Second, and as many others have stated, the artificial intelligence is very good. I don't mean good in the sense that it is very smart (not to imply that it is poor), but rather that it is very unpredictable--at least within the confines of what was clearly the developers' intentions (more on this later). I was never confident that the Alien wasn't going to drop down behind me, abruptly turn around and enter a different area or room (perhaps the room I was hiding in), peek under the table I was crouched under, etc etc. And then other times it would feel like it was so close that it must be just waiting for me to make a move and yet nothing would happen when I did, or it might stand motionless in the vents for a while (not setting off the motion tracker) to perhaps trick me into thinking that it had gone somewhere else (I used to think it was teleporting in many of these cases, but whenever I paid close attention I realized that everything was always consistent with its actual location and the last recorded position of the motion tracker).

 

The above two things are really the crown jewels of AI. It leaves you on edge the entire game and never lets you get too confident with your playing habits--there was never really a moment in this game where I felt like I had "figured the Alien out" and reduced the encounters with it to a set of actions that would unfailingly work to my favor. Most games of this type are all about isolating those context-sensitive set of actions through trial and error and I think this is why many reviewers were put off with AI's difficulty. There is always a real chance you are going to die and there is nothing you can do about that other than reduce the probability of it happening. The key to AI's greatness in this respect seems to be that it makes this both readily apparent and "believeable" ("believeable" in the sense that, e.g., I never just died because the game decided to "spawn" the Alien above me)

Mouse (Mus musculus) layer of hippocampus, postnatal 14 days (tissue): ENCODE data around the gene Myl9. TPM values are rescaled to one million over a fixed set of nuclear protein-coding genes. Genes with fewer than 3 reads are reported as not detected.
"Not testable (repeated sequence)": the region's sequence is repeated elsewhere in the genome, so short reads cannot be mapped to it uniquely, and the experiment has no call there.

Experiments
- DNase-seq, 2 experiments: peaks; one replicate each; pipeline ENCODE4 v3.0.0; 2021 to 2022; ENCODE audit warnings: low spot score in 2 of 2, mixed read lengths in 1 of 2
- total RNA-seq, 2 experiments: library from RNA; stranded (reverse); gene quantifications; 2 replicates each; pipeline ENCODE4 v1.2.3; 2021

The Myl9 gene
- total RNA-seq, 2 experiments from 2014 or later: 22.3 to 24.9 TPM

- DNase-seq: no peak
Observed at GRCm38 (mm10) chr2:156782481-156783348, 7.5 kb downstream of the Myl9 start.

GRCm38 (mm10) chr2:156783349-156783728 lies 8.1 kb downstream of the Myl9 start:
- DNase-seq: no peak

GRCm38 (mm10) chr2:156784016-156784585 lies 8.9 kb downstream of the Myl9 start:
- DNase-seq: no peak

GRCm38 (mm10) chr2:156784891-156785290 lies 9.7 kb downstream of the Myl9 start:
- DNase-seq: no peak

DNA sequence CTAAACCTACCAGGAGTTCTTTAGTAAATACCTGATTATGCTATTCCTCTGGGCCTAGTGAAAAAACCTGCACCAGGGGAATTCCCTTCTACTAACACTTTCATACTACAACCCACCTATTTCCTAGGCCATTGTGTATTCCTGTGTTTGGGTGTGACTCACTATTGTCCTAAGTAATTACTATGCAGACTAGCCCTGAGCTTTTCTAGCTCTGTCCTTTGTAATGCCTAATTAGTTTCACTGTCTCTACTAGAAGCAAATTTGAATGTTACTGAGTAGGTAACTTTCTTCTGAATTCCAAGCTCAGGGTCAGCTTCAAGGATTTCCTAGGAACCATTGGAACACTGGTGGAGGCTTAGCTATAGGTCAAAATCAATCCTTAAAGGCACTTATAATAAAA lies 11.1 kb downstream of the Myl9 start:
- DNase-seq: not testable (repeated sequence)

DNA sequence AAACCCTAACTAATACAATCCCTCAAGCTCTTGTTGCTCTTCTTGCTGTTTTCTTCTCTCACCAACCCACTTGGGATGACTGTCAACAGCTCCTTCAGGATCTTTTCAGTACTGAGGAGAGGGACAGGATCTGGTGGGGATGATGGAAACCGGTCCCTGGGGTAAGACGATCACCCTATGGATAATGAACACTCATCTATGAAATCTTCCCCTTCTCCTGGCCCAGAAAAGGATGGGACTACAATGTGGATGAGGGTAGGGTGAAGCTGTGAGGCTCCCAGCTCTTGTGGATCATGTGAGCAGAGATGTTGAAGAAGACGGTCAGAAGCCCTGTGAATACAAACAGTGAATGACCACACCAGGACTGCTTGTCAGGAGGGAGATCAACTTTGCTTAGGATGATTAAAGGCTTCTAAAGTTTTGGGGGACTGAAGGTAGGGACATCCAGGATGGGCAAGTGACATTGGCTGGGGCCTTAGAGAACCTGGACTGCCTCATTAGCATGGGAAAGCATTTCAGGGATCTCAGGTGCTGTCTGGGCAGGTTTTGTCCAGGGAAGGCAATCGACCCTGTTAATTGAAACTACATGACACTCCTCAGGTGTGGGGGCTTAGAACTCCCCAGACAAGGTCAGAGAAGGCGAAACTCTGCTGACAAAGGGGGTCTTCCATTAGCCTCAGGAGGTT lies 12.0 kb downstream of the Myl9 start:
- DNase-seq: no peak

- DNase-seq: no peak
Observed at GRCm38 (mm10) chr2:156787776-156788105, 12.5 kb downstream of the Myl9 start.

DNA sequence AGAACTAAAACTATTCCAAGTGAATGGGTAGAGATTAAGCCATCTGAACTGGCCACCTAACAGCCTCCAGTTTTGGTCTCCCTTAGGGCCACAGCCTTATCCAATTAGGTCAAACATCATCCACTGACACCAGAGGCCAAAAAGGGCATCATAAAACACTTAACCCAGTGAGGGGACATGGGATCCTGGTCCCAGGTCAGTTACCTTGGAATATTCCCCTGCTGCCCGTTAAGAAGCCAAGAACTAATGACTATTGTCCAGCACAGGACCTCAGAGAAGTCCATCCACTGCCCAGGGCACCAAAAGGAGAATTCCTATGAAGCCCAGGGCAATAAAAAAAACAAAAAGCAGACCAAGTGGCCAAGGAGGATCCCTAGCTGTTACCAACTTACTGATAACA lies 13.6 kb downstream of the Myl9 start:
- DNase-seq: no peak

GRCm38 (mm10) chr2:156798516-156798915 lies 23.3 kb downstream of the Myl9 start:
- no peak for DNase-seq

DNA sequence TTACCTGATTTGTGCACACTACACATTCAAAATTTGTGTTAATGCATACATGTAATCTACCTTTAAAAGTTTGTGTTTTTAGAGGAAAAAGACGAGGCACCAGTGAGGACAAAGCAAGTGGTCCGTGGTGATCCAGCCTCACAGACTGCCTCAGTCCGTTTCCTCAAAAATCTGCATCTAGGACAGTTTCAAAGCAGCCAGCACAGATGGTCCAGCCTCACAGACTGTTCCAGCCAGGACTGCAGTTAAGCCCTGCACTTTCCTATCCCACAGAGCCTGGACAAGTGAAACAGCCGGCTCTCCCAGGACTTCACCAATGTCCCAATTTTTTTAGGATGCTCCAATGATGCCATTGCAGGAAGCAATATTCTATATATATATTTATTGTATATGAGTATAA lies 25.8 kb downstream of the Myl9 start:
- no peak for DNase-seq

There are of course other things that are great about AI. Many of the environments are quite stunning and certain parts of the game are just a joy to explore (but not all parts, not by a long shot) . The graphics can be quite good (and quite bad, you can see which mappers took attention to detail seriously and which didn't) and the lighting can be particularly amazing. Some parts truly captured the look and feel of the Alien movies (and, again, other parts didn't). But now we get to the bad.

 

 

First off, a lot of reviewers have said that the game is "too long." I don't believe that's ever actually a problem. Rather, I think the problem is that if you're going to make a game that re-uses the same general mechanic for as long as AI does, you need to add in *a lot* more variety over time and create a storyline that people actually care about. At about the 50% mark, I was already quite sick of the repetitive objectives and the repetitive overly simplistic gameplay. Go here, turn on/off the power for X, meet up with Y, suffer through some quicktime events, scan each room for green lights and the flashing yellow item glint along the way, then repeat. This became so monotonous that just thinking about it right now makes me sick to my stomach. Eventually I, for example, stopped going out of my way to search for items altogether and just focused on reading the green terminals (I felt like I needed to extract something from laboring around like this, doing essentially the same thing over and over again in what, looking back, now seems like one big haze ... but this segues well into the next point).